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Irish Studies in International Affairs is currently edited by Professor John Doyle, Dr Mervyn O’Driscoll and Dr Shelley Deane.

Print ISSN: 0332-1460
Online ISSN: 2009-0072
Frequency: 1 Annually

ARINS project - Analysing and Researching Ireland North and South

The ARINS project – Analysing and Researching Ireland North and South presents authoritative, independent and non-partisan analysis and research on constitutional, institutional and policy options for Ireland, north and south in a post-Brexit context. Papers are published open access and we encourage submissions from any perspective. Further information is available on the ARINS pages.

Subscription information

Institutional subscriptions are available via Project MUSE. Please email

  • Individual 1 year subscription available here.
  • Individual 3 year subscription available here.
  • Individual 1 year subscription (student rate) available here.

To purchase individual hardcopy issues contact

The archive for Irish Studies in International Affairs (ISIA) is available in JSTOR

Current content is available with a 3 year moving wall.

Articles on International Security Policy

Several contributions to Irish Studies in International Affairs have examined the significant and ever-evolving issue of international security policy from various perspectives. Access to a selection of articles on the topic here.

Free compilation issue to mark 100 years of Irish foreign policy

A special online supplement of Irish Studies in International Affairs has been produced to mark the 100th anniversary of the establishment of the Irish state and its Department of Foreign Affairs. The volume, which includes twelve articles that were previously published in Irish Studies in International Affairs, is available as a free download.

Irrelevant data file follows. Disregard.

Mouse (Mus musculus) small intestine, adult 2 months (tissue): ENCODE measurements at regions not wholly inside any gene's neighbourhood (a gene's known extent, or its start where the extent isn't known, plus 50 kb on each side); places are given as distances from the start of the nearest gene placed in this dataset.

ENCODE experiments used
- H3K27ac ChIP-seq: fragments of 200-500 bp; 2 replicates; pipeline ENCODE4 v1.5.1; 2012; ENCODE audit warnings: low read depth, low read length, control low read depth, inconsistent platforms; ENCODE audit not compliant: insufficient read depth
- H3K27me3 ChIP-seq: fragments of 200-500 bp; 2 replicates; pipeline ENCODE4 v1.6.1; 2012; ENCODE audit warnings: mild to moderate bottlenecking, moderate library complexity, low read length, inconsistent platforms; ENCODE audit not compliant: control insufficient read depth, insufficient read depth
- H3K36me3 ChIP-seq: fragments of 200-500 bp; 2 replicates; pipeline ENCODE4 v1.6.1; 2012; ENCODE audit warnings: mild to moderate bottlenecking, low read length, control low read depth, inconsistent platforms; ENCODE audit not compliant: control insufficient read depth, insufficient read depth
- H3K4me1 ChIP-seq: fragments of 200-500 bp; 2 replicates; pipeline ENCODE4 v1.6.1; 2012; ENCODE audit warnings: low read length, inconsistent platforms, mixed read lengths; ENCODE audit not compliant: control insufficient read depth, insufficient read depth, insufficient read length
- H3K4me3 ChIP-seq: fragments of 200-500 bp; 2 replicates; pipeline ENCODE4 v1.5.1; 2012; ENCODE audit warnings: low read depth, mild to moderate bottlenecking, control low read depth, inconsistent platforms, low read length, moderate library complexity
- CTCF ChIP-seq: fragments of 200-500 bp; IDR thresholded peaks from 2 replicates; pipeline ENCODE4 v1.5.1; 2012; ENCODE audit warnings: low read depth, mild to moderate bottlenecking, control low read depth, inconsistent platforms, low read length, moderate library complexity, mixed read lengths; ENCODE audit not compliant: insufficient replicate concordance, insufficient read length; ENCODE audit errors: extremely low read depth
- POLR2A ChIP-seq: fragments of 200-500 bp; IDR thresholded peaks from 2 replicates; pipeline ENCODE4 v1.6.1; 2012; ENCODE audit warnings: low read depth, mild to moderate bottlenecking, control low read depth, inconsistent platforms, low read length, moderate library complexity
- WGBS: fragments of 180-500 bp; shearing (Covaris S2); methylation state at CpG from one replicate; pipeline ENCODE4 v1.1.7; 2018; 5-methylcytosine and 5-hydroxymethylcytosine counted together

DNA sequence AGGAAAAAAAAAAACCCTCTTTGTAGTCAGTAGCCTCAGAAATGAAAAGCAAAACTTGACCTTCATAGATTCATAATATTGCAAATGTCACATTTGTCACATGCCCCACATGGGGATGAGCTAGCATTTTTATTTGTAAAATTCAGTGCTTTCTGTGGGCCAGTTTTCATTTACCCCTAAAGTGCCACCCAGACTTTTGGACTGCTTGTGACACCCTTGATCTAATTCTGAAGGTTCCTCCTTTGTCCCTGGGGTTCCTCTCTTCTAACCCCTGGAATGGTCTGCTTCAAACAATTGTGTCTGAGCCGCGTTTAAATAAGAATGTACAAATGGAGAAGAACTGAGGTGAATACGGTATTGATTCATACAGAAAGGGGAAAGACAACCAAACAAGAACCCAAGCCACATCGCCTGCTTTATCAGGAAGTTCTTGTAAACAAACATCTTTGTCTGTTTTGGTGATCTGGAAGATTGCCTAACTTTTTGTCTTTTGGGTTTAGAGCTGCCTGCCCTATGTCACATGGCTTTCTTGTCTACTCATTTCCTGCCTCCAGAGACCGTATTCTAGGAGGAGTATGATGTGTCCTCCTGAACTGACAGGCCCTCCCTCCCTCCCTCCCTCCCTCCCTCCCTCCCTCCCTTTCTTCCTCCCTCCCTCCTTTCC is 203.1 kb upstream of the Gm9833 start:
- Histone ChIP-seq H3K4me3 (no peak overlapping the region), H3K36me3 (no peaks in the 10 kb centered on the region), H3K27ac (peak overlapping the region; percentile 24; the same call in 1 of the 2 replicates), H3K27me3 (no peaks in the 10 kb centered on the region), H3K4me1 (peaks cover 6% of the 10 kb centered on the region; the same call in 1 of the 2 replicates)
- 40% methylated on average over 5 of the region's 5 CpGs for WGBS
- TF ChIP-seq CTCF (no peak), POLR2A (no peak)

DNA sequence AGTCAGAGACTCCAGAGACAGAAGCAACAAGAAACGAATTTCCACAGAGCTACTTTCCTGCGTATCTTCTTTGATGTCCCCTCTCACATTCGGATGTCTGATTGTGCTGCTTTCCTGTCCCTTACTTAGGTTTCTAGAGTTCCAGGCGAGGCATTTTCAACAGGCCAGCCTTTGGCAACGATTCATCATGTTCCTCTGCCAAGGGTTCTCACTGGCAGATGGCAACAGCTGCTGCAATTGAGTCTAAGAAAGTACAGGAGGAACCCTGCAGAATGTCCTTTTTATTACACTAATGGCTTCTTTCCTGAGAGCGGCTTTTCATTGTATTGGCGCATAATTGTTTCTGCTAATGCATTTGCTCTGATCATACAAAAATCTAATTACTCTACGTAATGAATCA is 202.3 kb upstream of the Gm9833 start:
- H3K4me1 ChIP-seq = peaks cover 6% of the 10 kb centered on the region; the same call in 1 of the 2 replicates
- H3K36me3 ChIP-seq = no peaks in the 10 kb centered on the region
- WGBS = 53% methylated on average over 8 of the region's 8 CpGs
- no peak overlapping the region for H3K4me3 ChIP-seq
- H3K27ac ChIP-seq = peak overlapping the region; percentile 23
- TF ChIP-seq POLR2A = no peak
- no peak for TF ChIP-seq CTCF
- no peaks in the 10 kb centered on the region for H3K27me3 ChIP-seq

Free compilation issue to mark the 20th anniversary of the Good Friday Agreement

A special online volume of Irish Studies in International Affairs has been produced by the Royal Irish Academy to mark the 20th anniversary of the 1998 Good Friday Agreement. The volume, which gathers together ten articles published in the journal between 1994 and 2018, is available as a free download.

The archive for Irish Studies in International Affairs (ISIA) is available in JSTOR

Current content is available with a 3 year moving wall.

Instructions to Authors

Authors should submit their papers via Manuscript Manager – submit your manuscript here

The copyright form can be downloaded here.

The final version of the text should incorporate any revisions requested by the editor. Proofs are read by the editor; authors will be asked to deal with any queries at copyediting stage. Authors receive one free copy of the volume in which their paper appears.

Detailed instructions are listed below.


Typescripts should be written in 12pt font, double-spaced and printed on one side only of A4 paper. Submission of a typescript is taken to mean that the contents are original and that no similar paper has been submitted to another journal. The pages of the typescript should be numbered consecutively. Authors are requested to consult recent volumes of the journal on matters of style, but the following main points should be observed:

  1. Titles should be brief and informative. Title and subtitle should be separated by a colon.
  2. Papers should not exceed 10,000 words. Papers over 2000 words should be structured by headings (Introduction, sub-headings, Conclusion).
  3. References (in footnotes) should conform with the examples given below (but indicating page and date spans with an en-dash, not a hyphen). Journal titles should be given in full. Titles of books should also be given in full, together with the place and year of publication and, if applicable, the subtitle, number of volumes and edition (other than first). Second and subsequent references to a previously cited work should be in short-title form. References to journal articles or chapters in multi-author works should cite the page span of the article/chapter in question as well as the specific page(s) cited where relevant.
  • Jennifer Todd, Identity change after conflict. Ethnicity, boundaries and belonging in the two Irelands (London, 2018).
  • Subrata K. Mitra and Jivanta Schottli , ‘The new dynamics of Indian foreign policy and its ambiguities’, Irish Studies in International Affairs 18 (2007),  19–34.
  • Donnacha Ó Beacháin,  From partition to Brexit: the Irish government and Northern Ireland (Manchester, 2018).
  • Anne Barrington, ‘From marriage bar to gender equality: the experiences of women in Ireland’s Department of Foreign Affairs, 1970–2000’, in Jennifer A. Cassidy (ed.), Gender and diplomacy (London, 2018), 48–64.